Curvy burlesque bombshells on stage might seem like a thing of the past, but a red-hot revival is on the bill at the Ogden Theatre this Friday. Burlesque, the sassily seductive entertainment, is back.
"Burlesque has a whole new group of girls that have that cool, hip, alternative edge," says Burlesque-Fest headliner Dita Von Teese, a retro pinup girl who has been performing her routine -- complete with a giant martini glass and olive -- for over eight years. "The girls who are doing it aren't just strippers."
Bluenoses, take note: Burlesque dancers do not get completely naked. Instead, there's tease and titillation. Burlesque-Fest organizers promise plenty of fan dancing, gyrating and racy romps with Denver's own Burlesque As It Was, the pulp-vixen Gun Street Girls, the frisky Kitten on the Keys, and the carnival-like Oracle Dance (which features girls hanging from trapeze swings).
7:30 p.m. September 13
Ogden Theatre, 935 East Colfax Avenue
Tickets: $12 in advance, $15 day of show, 866-468-7621
"Anyone can get up there and wiggle around with a boa," says Bella Beretta, a member of the Seattle-based Gun Street Girls, who incorporate weapons such as bullwhips and butterfly knives into their acts. "We really bring the audience in and involve them in the story. I enjoy being able to take a traditional art form and challenging that by creating unconventional characters. We all have a weapon of choice, and we all have stories that we're trying to tell."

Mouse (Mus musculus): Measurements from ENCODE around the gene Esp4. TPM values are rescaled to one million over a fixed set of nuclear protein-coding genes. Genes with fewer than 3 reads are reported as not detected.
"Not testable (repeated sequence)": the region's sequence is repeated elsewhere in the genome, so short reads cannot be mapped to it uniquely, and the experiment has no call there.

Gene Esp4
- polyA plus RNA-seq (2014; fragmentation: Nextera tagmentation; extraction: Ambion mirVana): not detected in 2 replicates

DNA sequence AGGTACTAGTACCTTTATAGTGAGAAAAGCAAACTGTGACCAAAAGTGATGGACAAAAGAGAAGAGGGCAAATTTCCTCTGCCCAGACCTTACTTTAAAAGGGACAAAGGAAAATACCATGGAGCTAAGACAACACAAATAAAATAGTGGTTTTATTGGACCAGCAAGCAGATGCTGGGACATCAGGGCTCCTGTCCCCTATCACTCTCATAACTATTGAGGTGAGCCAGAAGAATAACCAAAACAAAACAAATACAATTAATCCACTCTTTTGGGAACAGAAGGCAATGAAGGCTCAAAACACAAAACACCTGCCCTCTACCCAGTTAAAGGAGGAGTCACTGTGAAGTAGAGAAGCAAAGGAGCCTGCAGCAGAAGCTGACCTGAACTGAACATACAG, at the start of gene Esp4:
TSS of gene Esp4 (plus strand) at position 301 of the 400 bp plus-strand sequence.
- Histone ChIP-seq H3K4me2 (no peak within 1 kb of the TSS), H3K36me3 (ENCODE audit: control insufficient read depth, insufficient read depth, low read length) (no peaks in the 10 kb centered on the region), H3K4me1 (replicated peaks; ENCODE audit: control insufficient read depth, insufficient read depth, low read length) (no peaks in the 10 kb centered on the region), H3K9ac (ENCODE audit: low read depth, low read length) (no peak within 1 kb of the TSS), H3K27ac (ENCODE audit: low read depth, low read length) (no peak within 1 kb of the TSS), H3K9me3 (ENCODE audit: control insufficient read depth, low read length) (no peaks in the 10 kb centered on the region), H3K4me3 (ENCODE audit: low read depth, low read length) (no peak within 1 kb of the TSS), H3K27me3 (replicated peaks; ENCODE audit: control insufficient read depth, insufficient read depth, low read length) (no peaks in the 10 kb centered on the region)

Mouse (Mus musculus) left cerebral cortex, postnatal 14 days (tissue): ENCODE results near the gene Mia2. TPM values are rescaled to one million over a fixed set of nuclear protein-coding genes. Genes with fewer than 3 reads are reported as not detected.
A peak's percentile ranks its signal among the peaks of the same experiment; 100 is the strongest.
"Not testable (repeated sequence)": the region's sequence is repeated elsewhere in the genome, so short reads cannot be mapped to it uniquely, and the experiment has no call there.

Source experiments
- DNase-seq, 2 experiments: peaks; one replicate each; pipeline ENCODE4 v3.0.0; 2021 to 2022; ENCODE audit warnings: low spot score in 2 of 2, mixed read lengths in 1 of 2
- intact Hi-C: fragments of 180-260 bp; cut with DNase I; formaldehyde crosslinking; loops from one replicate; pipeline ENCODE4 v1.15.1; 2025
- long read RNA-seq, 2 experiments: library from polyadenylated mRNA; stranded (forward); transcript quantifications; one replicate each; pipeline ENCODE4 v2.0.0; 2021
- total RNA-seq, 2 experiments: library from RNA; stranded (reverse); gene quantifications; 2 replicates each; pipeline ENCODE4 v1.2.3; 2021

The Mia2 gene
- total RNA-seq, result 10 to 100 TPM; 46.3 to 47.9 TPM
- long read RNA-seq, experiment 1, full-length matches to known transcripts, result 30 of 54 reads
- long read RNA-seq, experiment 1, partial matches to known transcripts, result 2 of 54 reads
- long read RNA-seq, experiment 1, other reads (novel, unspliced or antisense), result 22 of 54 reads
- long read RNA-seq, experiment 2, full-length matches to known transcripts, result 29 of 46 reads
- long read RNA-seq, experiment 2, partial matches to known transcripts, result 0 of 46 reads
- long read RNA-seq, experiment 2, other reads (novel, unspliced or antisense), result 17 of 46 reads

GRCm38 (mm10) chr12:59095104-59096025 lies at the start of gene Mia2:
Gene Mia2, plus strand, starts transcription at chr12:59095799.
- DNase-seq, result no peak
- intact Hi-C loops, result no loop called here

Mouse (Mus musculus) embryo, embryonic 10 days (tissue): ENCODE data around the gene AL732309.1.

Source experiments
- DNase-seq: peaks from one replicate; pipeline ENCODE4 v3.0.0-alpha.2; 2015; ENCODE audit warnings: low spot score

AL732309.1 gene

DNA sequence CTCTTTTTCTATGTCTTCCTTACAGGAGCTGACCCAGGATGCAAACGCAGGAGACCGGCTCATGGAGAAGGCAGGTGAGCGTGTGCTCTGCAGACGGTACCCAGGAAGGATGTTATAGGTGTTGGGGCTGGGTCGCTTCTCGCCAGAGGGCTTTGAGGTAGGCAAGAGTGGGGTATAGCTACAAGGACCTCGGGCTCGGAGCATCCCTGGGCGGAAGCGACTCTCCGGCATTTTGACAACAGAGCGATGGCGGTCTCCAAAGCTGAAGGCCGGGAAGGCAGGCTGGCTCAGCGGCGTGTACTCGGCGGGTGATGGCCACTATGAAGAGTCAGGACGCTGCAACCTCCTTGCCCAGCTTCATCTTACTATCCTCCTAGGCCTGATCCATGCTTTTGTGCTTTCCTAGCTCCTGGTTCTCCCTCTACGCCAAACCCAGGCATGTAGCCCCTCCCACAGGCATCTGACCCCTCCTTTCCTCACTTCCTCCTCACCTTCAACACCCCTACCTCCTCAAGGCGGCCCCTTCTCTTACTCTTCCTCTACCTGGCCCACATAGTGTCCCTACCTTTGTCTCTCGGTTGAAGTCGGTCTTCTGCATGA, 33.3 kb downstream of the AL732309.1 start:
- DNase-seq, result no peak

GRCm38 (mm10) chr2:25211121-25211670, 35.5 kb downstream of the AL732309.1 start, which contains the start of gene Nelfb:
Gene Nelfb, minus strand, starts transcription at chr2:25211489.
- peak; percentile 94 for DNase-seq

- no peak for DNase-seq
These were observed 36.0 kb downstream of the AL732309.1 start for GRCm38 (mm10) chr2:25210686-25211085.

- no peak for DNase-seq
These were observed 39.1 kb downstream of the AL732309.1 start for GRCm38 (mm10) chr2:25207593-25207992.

Beretta describes her stage character as "a backwater bayou girl existing in a one-room apartment above a Baptist revival in New Orleans. It has a Tennessee Williams feel to it," she explains.
Other performers take a softer approach: Kitten on the Keys imitates Shirley Temple, complete with curly wig and a sailor's hat. "I used to cut Sunday school so I could stay home and watch Shirley Temple," remembers Kitten. "Now I sing The Good Ship Lollipop, using the same words but with different inflections. It's very naughty. We use a lot of double entendres." In case anyone misses them, Kitten's final outfit -- star pasties and bikini panties covered in anchors -- is sure to drive the point home.
These vamps haven't exactly invented something new: Wild and wicked glamour girls have been strutting across stages since the late 1800s. But in the past ten years, new-wave burlesque has become more mainstream. "What I love so much about the burlesque revival is the normal female form; it's women with real bodies and sassiness," says the San Francisco-based Kitten. "There is a whole tease and persona involved. You have to be really energetic and dynamic to pull it off."
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Organizer Jerri Theil says the intention is to "turn the Ogden into an old-time burlesque theater with cigarette girls walking around. It's going to have flavor."
Part of that seasoning is the spice of imagination. "We live in a supersaturated world of nudity and sex, so it's fun to take it back and leave things to the imagination," says Kitten. "Burlesque is fun; you don't do it alone in a seedy booth with a video. There is a certain spark and delight in burlesque. I think it's appropriate for everybody."
Well, almost. It's a 21-and-over show, and at least one dancer sees her art from a somewhat steamier perspective: "I find it very liberating to dance in front of people in pasties and a G-string," says Von Teese. "I don't think burlesque is as wholesome as some people make it out to be."